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Governments should force people to spend more… Interest rates and growth are low because there is way too much money and not enough to do with it.

…Or abolish cash altogether. Citi’s Willem Buiter says having physical currencies hurts the ability of central banks to spur growth.

Cash therefore gives people an easy and effective way of avoiding negative nominal rates.

Governments around the world would do well to follow China’s lead. With corporate investment weak, it now falls to governments to spend more, on long-term investments that can boost productivity and give the economy a nudge.

Malta is a growing economy driven by investments (private and public) and by consumptions, due to a stable growth of company profit and consumers’ buying power and is a great way and model not only for Europe but for many countries instead

Germany certainly has the wherewithal to undertake such a program. And thanks to super low interest rates, many others can, too—including the United States.

Governments around the world have been hoping that aggressive money-printing policies from central banks could get the global economy fully up-to-speed again. It hasn’t happened. Essentially, the free ride is over. Governments need to start contributing.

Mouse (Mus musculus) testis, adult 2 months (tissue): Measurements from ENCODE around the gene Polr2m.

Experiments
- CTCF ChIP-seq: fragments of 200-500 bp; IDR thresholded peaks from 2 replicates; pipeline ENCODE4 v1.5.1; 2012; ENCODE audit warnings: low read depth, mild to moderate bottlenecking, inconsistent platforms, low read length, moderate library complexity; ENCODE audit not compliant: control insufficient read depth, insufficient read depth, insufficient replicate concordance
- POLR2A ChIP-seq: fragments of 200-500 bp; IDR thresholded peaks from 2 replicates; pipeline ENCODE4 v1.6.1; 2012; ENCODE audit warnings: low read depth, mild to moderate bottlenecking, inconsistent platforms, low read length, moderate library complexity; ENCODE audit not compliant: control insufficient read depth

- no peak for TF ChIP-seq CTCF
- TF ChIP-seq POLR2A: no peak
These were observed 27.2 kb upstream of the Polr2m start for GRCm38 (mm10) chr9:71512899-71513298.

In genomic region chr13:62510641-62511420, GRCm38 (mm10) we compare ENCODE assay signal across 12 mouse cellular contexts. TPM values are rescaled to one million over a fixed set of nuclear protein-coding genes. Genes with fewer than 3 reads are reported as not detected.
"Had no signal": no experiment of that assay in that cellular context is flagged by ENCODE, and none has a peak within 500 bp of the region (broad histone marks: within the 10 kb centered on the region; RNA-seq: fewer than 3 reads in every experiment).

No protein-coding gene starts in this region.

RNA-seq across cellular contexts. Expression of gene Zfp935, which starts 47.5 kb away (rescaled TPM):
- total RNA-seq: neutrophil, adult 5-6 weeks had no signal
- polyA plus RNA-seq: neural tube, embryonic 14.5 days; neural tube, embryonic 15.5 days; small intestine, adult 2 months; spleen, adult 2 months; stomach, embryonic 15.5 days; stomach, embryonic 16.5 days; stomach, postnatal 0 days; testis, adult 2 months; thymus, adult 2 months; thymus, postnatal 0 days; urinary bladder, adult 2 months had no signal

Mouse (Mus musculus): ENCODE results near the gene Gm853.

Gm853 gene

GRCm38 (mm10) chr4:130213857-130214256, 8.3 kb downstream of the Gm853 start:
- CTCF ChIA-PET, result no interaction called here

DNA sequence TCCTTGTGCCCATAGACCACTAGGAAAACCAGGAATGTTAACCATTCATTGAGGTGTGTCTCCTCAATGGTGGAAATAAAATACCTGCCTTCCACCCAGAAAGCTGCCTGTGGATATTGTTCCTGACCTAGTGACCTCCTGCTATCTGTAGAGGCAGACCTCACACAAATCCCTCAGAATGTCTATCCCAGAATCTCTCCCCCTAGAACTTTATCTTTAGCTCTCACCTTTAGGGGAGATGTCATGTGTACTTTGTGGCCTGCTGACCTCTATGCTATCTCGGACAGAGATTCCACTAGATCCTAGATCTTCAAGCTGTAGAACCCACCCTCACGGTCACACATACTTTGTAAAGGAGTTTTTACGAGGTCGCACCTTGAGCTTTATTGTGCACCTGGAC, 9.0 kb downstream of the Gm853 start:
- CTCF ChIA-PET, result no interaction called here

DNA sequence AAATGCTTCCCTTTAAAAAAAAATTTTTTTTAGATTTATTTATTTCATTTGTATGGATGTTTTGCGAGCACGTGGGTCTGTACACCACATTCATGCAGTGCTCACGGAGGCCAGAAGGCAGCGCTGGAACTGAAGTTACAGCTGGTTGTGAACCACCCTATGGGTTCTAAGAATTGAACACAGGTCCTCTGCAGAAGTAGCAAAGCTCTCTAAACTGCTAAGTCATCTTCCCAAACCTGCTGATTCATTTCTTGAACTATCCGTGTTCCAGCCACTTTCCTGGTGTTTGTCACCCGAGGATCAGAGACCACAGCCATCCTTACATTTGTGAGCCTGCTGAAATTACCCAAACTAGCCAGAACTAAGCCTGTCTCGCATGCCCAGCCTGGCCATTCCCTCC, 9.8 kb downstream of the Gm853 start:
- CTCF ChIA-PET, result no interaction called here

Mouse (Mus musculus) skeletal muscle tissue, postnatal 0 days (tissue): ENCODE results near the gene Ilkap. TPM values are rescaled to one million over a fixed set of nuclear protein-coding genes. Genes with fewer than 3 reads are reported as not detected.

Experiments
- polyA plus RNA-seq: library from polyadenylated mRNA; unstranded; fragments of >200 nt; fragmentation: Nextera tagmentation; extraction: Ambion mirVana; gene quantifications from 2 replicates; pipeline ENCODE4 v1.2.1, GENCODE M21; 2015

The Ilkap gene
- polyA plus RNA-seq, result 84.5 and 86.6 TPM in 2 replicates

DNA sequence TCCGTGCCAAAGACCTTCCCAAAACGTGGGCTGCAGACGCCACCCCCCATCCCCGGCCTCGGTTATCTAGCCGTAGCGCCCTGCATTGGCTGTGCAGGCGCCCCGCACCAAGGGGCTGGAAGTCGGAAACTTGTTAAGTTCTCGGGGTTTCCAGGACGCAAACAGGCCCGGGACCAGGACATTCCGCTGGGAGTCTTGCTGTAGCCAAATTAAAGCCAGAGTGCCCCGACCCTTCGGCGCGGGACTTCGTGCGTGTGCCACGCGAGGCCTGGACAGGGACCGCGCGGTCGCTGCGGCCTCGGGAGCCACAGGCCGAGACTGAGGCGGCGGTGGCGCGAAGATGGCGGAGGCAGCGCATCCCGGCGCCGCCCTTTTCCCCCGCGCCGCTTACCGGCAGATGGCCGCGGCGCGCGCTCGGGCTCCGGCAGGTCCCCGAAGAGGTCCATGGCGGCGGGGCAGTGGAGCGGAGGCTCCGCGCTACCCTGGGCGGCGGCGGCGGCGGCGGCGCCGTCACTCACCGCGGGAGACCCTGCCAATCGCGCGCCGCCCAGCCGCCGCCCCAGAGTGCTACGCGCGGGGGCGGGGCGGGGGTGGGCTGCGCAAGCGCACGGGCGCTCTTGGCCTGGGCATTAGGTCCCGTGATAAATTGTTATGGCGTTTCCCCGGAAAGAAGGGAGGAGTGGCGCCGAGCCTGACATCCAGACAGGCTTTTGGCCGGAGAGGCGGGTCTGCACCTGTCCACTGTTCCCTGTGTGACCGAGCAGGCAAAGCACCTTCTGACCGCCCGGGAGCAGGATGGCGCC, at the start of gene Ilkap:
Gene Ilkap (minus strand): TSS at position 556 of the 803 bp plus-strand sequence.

Global interest rates remain ridiculously low. (One way to think about interest rates is that that they’re essentially the price of money, that is, where supply meets demand.)

The industrial giant said on April 10 that it would return $90 billion to shareholders through a series of dividends and share buybacks. And in order to return that money to shareholders, GE is going to repatriate some of it from foreign countries, racking up what could be a $4 billion tax bill. CEOs are loathe to fork money over to the taxman. If paying taxes is a corporation’s idea of efficient use of capital, then the company is running out of ideas.

The global economy’s bizarre problem: Too much money

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